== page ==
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The 2013 10 to Watch: Jason Lapeyre

The Toronto-based director's career has exploded in the last two years, with his first two features gaining recognition on the festival circuit and a bevy of new projects in the works.

Talk about intense: imagine directing your first and second feature films, and sandwiching your first doc feature project between them, all in an eight-month period.

“2011 was the year where everything exploded, because I spent years in the industry trying to get stuff off of the ground and then everything happened simultaneously,” Toronto-based director Jason Lapeyre tells Playback.

Cold Blooded, Lapeyre’s first film as a writer and director, came to him in the form of an invitation from Guildwood Entertainment. The prodco invited a group of writers to tour an abandoned hospital set it had access to, and submit script ideas based on the set. Lapeyre submitted two, for both a zombie movie and a crime movie; the latter eventually turned into Cold Blooded.

Immediately after wrapping that feature, he was back in the hospital environment with Faceless, a feature documentary about Toronto General Hospital’s in-patient psychiatric unit, where he spent a year as the filmmaker-in-residence.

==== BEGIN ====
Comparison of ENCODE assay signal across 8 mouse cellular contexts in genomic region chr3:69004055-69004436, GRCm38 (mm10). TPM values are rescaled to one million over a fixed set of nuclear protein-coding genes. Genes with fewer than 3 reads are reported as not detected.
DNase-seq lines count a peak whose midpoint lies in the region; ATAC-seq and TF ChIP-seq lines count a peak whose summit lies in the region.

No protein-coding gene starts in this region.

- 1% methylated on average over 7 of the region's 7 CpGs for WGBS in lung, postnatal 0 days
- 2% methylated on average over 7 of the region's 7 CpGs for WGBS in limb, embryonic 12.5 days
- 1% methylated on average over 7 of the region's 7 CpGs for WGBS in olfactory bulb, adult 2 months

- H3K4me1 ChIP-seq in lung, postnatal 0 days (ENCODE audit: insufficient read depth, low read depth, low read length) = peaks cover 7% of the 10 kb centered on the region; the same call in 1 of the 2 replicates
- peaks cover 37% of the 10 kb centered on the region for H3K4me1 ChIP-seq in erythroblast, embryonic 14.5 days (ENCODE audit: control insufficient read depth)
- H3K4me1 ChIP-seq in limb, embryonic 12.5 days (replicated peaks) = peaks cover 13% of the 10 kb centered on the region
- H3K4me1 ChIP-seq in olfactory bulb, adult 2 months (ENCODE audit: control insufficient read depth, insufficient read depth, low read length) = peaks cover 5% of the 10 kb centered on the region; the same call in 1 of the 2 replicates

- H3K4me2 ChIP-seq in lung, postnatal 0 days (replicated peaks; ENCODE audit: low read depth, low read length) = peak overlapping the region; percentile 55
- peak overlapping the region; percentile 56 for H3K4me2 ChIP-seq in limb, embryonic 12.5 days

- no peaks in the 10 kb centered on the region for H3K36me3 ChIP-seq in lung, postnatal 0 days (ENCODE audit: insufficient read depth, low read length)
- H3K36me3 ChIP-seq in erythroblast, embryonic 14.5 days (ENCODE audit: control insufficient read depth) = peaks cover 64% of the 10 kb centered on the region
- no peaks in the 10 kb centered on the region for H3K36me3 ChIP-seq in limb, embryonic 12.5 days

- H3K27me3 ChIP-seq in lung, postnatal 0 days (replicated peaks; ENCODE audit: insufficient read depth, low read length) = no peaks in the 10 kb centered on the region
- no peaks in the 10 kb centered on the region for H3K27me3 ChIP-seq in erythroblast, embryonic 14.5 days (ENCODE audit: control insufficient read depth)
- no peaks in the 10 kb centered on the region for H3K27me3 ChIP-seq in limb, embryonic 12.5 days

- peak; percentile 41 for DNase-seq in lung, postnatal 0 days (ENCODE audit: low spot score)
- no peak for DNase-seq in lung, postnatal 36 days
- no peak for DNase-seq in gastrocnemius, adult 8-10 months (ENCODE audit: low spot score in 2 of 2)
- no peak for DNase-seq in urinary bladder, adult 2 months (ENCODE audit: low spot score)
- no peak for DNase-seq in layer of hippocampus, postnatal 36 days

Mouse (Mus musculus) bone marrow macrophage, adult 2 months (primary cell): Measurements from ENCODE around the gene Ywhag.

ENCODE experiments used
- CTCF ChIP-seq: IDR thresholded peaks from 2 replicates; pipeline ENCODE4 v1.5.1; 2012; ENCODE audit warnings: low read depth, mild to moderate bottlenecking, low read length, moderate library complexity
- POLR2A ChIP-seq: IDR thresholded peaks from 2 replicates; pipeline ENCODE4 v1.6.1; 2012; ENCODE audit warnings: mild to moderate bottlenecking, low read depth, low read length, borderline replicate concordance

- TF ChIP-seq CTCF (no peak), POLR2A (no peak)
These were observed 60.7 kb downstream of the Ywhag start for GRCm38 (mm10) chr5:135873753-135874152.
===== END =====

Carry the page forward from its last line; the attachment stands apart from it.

Two months later, Samaritan Entertainment approached him to direct I Declare War. Lapeyre had written the film’s script in 2002, about a kids’ game of war in the woods that gets out of hand; it went into production in July 2011.

“I wrote [the film] knowing that it would probably be very low budget. I intentionally wrote something that would take place entirely outdoors, in a location that wouldn’t require a lot of set dressing,” Lapeyre recalls. “One of the great things about shooting in the woods is that if you turn the camera 90 degrees, you have a whole new location.”

Fast forward to 2012: Cold Blooded won the best Canadian feature award at Montreal’s Fantasia fest and I Declare War premiered at TIFF. I Declare War also won the audience award at Fantastic Fest in Austin, TX, screening alongside Cold Blooded and The Captured Bird, a short Lapeyre produced with EP Guillermo del Toro.

He’s also branched out to TV with the prep school sex drama Restless Virgins, a Lifetime MOW shot in Vancouver.

“It’s kind of my attempt at a John Hughes movie… my first TV experience, period,” Lapeyre says.

And he recently pacted with director Randall Okita on an agreement to produce each others’ projects and make films together. So far, it’s a success: their first short film, Portrait as a Random Act of Violence, will premiere at TIFF this year.

Update: Next up, Lapeyre and Okita are co-producing Okita’s feature The Lockpicker, and after that, co-producing Lapeyre’s feature Stealing is Bad.

Check back here as we continue to unveil this year’s 10 to Watch over the next several days.

About The Author
Dani is Playback's associate editor, and on the lookout for news tips and updates.


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